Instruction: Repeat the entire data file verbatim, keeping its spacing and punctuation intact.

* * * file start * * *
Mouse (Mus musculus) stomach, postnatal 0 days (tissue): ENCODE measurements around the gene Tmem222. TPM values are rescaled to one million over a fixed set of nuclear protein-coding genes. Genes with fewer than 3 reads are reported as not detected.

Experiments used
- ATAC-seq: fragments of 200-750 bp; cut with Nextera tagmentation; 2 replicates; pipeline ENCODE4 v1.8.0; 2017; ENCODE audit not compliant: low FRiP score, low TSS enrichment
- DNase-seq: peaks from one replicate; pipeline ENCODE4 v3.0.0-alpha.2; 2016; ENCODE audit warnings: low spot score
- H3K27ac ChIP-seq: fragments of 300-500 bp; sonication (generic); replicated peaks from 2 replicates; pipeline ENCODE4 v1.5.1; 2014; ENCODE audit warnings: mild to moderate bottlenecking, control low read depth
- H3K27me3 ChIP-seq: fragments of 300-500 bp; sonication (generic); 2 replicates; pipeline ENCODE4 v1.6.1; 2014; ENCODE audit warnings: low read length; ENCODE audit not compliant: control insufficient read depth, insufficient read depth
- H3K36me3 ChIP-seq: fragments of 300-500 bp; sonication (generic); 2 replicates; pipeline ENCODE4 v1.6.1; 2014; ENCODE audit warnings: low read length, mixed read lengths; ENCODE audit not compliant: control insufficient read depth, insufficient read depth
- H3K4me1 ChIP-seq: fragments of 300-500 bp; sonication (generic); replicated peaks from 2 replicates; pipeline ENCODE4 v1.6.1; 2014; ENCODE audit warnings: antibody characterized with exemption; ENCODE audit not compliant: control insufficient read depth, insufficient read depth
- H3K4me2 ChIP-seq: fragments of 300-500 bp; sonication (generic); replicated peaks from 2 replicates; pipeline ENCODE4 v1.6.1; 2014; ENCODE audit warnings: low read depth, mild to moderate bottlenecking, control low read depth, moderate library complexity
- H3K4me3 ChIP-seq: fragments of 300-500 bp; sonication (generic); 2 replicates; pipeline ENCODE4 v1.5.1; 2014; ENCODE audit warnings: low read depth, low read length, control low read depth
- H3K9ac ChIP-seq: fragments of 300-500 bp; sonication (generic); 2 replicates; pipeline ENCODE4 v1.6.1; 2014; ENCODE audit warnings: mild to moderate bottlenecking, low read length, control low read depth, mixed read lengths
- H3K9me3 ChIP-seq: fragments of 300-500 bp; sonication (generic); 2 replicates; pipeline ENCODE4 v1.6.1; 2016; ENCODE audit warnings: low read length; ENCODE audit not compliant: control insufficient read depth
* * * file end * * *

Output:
Mouse (Mus musculus) stomach, postnatal 0 days (tissue): ENCODE measurements around the gene Tmem222. TPM values are rescaled to one million over a fixed set of nuclear protein-coding genes. Genes with fewer than 3 reads are reported as not detected.

Experiments used
- ATAC-seq: fragments of 200-750 bp; cut with Nextera tagmentation; 2 replicates; pipeline ENCODE4 v1.8.0; 2017; ENCODE audit not compliant: low FRiP score, low TSS enrichment
- DNase-seq: peaks from one replicate; pipeline ENCODE4 v3.0.0-alpha.2; 2016; ENCODE audit warnings: low spot score
- H3K27ac ChIP-seq: fragments of 300-500 bp; sonication (generic); replicated peaks from 2 replicates; pipeline ENCODE4 v1.5.1; 2014; ENCODE audit warnings: mild to moderate bottlenecking, control low read depth
- H3K27me3 ChIP-seq: fragments of 300-500 bp; sonication (generic); 2 replicates; pipeline ENCODE4 v1.6.1; 2014; ENCODE audit warnings: low read length; ENCODE audit not compliant: control insufficient read depth, insufficient read depth
- H3K36me3 ChIP-seq: fragments of 300-500 bp; sonication (generic); 2 replicates; pipeline ENCODE4 v1.6.1; 2014; ENCODE audit warnings: low read length, mixed read lengths; ENCODE audit not compliant: control insufficient read depth, insufficient read depth
- H3K4me1 ChIP-seq: fragments of 300-500 bp; sonication (generic); replicated peaks from 2 replicates; pipeline ENCODE4 v1.6.1; 2014; ENCODE audit warnings: antibody characterized with exemption; ENCODE audit not compliant: control insufficient read depth, insufficient read depth
- H3K4me2 ChIP-seq: fragments of 300-500 bp; sonication (generic); replicated peaks from 2 replicates; pipeline ENCODE4 v1.6.1; 2014; ENCODE audit warnings: low read depth, mild to moderate bottlenecking, control low read depth, moderate library complexity
- H3K4me3 ChIP-seq: fragments of 300-500 bp; sonication (generic); 2 replicates; pipeline ENCODE4 v1.5.1; 2014; ENCODE audit warnings: low read depth, low read length, control low read depth
- H3K9ac ChIP-seq: fragments of 300-500 bp; sonication (generic); 2 replicates; pipeline ENCODE4 v1.6.1; 2014; ENCODE audit warnings: mild to moderate bottlenecking, low read length, control low read depth, mixed read lengths
- H3K9me3 ChIP-seq: fragments of 300-500 bp; sonication (generic); 2 replicates; pipeline ENCODE4 v1.6.1; 2016; ENCODE audit warnings: low read length; ENCODE audit not compliant: control insufficient read depth